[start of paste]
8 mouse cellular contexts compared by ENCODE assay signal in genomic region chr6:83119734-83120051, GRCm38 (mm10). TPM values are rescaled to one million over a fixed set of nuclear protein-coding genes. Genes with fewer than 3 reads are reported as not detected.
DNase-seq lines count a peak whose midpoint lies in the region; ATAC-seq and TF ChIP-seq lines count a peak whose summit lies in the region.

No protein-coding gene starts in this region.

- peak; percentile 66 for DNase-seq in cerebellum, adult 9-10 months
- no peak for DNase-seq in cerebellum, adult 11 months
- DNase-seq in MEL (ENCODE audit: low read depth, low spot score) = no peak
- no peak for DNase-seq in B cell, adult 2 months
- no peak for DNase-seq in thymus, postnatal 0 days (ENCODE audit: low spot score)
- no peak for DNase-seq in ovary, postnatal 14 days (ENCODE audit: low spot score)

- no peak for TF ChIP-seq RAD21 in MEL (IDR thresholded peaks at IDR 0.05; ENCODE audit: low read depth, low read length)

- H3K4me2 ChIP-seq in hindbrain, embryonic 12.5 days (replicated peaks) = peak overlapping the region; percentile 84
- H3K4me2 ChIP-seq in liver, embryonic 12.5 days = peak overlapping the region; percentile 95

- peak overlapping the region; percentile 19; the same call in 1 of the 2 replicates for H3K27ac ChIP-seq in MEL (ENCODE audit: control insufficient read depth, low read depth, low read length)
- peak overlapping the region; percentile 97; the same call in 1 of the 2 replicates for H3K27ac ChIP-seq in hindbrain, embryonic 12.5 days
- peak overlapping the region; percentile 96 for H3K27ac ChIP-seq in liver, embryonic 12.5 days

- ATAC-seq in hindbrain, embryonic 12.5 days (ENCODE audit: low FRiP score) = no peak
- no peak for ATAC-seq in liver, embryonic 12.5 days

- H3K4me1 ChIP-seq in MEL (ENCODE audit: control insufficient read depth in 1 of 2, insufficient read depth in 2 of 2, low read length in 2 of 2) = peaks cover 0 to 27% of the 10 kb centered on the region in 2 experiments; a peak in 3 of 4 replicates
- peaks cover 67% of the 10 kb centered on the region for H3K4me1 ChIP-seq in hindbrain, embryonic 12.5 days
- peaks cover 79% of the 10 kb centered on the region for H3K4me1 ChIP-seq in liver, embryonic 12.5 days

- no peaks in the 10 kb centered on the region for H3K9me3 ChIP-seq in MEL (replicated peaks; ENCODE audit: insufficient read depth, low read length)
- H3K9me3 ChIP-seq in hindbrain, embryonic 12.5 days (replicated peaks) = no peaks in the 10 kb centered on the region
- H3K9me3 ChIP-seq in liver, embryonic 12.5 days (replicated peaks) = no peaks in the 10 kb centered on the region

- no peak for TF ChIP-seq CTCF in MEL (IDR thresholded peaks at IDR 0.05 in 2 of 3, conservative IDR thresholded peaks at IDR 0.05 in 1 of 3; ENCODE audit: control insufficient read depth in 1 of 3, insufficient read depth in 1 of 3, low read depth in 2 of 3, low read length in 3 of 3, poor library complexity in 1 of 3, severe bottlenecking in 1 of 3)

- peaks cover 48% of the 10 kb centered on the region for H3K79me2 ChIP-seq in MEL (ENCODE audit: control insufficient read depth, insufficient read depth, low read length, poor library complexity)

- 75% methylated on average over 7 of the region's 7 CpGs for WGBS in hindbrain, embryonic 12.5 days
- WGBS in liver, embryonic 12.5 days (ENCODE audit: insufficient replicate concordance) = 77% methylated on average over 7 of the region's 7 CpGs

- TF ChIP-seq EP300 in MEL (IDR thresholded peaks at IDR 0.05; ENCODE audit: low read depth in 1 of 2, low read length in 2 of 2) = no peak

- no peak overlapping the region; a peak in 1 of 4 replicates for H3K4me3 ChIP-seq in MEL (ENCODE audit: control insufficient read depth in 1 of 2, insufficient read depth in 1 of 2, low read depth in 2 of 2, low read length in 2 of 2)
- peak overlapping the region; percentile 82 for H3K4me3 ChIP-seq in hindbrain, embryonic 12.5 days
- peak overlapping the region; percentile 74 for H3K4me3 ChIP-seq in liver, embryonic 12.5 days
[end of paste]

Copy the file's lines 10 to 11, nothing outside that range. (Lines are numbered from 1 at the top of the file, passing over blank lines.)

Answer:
- no peak for TF ChIP-seq RAD21 in MEL (IDR thresholded peaks at IDR 0.05; ENCODE audit: low read depth, low read length)

- H3K4me2 ChIP-seq in hindbrain, embryonic 12.5 days (replicated peaks) = peak overlapping the region; percentile 84